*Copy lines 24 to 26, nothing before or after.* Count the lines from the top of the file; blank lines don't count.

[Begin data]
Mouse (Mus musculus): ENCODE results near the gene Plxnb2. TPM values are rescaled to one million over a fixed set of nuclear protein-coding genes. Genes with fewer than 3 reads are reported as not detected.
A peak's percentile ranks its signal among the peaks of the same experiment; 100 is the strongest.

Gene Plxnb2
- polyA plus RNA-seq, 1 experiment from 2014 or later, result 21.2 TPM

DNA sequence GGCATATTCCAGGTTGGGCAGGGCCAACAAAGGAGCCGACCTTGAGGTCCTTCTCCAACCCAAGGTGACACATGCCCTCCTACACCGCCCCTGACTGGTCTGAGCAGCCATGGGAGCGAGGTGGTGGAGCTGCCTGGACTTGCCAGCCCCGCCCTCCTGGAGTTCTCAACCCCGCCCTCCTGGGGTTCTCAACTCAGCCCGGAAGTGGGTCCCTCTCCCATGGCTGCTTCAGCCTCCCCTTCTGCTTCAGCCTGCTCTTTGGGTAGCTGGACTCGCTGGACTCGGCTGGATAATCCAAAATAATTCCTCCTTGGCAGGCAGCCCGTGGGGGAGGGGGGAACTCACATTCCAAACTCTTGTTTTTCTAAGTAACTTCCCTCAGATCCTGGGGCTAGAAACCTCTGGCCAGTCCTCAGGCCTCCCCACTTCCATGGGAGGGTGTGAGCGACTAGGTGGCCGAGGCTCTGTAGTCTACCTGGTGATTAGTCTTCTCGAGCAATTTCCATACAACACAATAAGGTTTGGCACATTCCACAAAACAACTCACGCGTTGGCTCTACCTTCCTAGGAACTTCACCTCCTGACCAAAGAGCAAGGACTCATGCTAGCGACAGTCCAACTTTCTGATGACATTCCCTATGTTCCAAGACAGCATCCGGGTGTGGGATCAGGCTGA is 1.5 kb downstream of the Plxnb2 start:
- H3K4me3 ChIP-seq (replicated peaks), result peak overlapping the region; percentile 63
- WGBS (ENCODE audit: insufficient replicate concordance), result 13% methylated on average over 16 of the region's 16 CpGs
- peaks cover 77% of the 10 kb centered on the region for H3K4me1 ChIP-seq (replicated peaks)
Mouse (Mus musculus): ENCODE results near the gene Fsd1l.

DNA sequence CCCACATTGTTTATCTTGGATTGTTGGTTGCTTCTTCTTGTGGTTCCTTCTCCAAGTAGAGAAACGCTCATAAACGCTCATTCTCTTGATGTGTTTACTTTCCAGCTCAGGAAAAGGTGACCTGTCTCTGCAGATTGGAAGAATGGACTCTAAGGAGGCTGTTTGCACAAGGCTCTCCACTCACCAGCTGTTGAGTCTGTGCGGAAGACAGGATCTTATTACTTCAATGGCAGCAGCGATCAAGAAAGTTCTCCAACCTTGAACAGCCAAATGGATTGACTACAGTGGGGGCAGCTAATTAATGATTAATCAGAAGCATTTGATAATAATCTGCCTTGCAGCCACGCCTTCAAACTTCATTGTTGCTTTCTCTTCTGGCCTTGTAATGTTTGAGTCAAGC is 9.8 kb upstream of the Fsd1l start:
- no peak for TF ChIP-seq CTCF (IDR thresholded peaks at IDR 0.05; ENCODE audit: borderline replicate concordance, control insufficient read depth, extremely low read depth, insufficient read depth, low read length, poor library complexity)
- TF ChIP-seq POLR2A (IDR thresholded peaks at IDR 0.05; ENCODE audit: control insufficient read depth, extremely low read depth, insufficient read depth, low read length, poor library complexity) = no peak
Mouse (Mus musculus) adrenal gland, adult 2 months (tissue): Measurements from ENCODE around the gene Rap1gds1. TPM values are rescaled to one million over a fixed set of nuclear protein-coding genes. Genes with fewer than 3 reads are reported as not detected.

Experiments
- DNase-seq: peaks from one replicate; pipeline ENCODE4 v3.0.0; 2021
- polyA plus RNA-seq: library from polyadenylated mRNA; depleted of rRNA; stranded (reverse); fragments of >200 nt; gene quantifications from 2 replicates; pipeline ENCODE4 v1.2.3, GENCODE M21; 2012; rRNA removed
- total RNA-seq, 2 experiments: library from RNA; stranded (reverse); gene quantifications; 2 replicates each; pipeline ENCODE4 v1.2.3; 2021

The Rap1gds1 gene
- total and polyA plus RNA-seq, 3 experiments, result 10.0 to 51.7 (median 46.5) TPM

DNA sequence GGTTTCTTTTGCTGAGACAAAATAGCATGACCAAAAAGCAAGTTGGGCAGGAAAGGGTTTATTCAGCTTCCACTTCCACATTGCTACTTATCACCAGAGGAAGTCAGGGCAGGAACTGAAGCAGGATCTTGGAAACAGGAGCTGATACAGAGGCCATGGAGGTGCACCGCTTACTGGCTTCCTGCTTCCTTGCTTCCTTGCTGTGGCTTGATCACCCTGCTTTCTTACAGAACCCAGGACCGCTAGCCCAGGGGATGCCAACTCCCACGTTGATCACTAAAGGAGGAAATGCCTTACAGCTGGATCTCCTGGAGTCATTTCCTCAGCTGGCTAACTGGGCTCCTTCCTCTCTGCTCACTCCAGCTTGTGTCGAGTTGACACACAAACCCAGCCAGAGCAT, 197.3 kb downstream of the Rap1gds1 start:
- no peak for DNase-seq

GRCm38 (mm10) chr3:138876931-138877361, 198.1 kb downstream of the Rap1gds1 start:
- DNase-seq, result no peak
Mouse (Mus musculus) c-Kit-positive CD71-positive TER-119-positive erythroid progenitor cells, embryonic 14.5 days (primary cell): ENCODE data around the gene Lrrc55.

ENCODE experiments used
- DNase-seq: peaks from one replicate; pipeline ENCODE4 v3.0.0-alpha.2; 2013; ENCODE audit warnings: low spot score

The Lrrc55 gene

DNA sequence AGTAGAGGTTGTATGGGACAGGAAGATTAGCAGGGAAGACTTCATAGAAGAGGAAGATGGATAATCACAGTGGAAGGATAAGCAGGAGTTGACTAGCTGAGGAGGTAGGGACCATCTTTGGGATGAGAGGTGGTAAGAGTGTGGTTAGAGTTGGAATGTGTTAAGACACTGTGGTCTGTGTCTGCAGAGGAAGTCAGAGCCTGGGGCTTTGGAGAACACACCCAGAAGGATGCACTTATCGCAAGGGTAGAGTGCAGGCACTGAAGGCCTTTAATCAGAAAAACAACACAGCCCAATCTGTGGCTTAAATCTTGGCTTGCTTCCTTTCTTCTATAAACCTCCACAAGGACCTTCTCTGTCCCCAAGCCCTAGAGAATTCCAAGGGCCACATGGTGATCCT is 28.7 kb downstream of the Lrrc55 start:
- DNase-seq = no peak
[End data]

Mouse (Mus musculus) c-Kit-positive CD71-positive TER-119-positive erythroid progenitor cells, embryonic 14.5 days (primary cell): ENCODE data around the gene Lrrc55.

ENCODE experiments used
- DNase-seq: peaks from one replicate; pipeline ENCODE4 v3.0.0-alpha.2; 2013; ENCODE audit warnings: low spot score